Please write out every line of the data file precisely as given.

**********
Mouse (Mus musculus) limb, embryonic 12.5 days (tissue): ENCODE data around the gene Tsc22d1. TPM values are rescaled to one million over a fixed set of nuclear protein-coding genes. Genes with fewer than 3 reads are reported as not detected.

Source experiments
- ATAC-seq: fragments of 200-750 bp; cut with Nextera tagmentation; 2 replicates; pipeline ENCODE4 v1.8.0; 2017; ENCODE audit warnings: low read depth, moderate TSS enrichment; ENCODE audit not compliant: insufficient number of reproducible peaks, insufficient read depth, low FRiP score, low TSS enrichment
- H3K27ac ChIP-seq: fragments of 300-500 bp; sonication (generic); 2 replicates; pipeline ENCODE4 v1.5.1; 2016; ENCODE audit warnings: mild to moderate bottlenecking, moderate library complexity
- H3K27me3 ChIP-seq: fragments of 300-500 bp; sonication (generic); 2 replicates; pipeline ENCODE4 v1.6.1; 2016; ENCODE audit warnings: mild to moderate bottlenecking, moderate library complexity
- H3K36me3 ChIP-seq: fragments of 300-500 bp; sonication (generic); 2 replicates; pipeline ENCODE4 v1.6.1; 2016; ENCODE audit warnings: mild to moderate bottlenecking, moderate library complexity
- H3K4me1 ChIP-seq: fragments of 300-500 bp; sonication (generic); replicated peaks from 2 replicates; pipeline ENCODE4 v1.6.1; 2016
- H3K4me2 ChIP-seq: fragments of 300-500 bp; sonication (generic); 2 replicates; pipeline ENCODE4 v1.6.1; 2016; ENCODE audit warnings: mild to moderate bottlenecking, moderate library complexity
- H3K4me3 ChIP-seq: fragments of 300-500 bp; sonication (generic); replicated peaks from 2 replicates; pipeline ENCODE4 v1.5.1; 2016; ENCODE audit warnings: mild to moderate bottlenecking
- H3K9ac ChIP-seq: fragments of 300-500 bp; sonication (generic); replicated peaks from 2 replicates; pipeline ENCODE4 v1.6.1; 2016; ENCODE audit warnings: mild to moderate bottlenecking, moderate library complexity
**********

Mouse (Mus musculus) limb, embryonic 12.5 days (tissue): ENCODE data around the gene Tsc22d1. TPM values are rescaled to one million over a fixed set of nuclear protein-coding genes. Genes with fewer than 3 reads are reported as not detected.

Source experiments
- ATAC-seq: fragments of 200-750 bp; cut with Nextera tagmentation; 2 replicates; pipeline ENCODE4 v1.8.0; 2017; ENCODE audit warnings: low read depth, moderate TSS enrichment; ENCODE audit not compliant: insufficient number of reproducible peaks, insufficient read depth, low FRiP score, low TSS enrichment
- H3K27ac ChIP-seq: fragments of 300-500 bp; sonication (generic); 2 replicates; pipeline ENCODE4 v1.5.1; 2016; ENCODE audit warnings: mild to moderate bottlenecking, moderate library complexity
- H3K27me3 ChIP-seq: fragments of 300-500 bp; sonication (generic); 2 replicates; pipeline ENCODE4 v1.6.1; 2016; ENCODE audit warnings: mild to moderate bottlenecking, moderate library complexity
- H3K36me3 ChIP-seq: fragments of 300-500 bp; sonication (generic); 2 replicates; pipeline ENCODE4 v1.6.1; 2016; ENCODE audit warnings: mild to moderate bottlenecking, moderate library complexity
- H3K4me1 ChIP-seq: fragments of 300-500 bp; sonication (generic); replicated peaks from 2 replicates; pipeline ENCODE4 v1.6.1; 2016
- H3K4me2 ChIP-seq: fragments of 300-500 bp; sonication (generic); 2 replicates; pipeline ENCODE4 v1.6.1; 2016; ENCODE audit warnings: mild to moderate bottlenecking, moderate library complexity
- H3K4me3 ChIP-seq: fragments of 300-500 bp; sonication (generic); replicated peaks from 2 replicates; pipeline ENCODE4 v1.5.1; 2016; ENCODE audit warnings: mild to moderate bottlenecking
- H3K9ac ChIP-seq: fragments of 300-500 bp; sonication (generic); replicated peaks from 2 replicates; pipeline ENCODE4 v1.6.1; 2016; ENCODE audit warnings: mild to moderate bottlenecking, moderate library complexity